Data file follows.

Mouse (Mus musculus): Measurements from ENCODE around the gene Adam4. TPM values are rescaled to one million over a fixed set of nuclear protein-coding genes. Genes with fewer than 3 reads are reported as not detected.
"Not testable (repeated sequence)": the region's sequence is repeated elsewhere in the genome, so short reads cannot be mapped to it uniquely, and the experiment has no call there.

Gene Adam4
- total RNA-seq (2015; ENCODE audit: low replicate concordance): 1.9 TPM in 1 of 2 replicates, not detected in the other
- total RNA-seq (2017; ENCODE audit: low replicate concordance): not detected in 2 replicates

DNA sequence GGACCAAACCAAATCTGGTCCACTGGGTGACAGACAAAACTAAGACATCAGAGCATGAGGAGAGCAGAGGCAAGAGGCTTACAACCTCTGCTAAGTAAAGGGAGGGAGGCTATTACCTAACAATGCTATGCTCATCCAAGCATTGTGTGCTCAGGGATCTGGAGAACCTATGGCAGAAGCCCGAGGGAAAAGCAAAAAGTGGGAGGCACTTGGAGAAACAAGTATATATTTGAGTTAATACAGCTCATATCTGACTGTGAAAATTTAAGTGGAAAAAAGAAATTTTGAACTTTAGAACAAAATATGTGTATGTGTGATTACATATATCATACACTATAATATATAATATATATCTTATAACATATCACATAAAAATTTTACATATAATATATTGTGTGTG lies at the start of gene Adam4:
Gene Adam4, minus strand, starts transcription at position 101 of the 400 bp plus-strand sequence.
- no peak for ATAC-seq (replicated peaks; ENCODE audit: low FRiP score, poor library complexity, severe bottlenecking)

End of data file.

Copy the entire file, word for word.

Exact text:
Mouse (Mus musculus): Measurements from ENCODE around the gene Adam4. TPM values are rescaled to one million over a fixed set of nuclear protein-coding genes. Genes with fewer than 3 reads are reported as not detected.
"Not testable (repeated sequence)": the region's sequence is repeated elsewhere in the genome, so short reads cannot be mapped to it uniquely, and the experiment has no call there.

Gene Adam4
- total RNA-seq (2015; ENCODE audit: low replicate concordance): 1.9 TPM in 1 of 2 replicates, not detected in the other
- total RNA-seq (2017; ENCODE audit: low replicate concordance): not detected in 2 replicates

DNA sequence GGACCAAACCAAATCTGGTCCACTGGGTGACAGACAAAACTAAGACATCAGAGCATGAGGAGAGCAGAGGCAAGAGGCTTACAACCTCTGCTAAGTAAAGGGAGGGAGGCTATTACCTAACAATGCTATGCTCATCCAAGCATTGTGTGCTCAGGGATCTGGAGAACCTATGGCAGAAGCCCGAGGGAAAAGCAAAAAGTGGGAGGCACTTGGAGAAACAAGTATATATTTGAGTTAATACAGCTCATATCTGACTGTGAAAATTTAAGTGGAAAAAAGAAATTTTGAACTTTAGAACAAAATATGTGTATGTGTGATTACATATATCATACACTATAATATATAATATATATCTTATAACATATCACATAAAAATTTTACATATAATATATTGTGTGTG lies at the start of gene Adam4:
Gene Adam4, minus strand, starts transcription at position 101 of the 400 bp plus-strand sequence.
- no peak for ATAC-seq (replicated peaks; ENCODE audit: low FRiP score, poor library complexity, severe bottlenecking)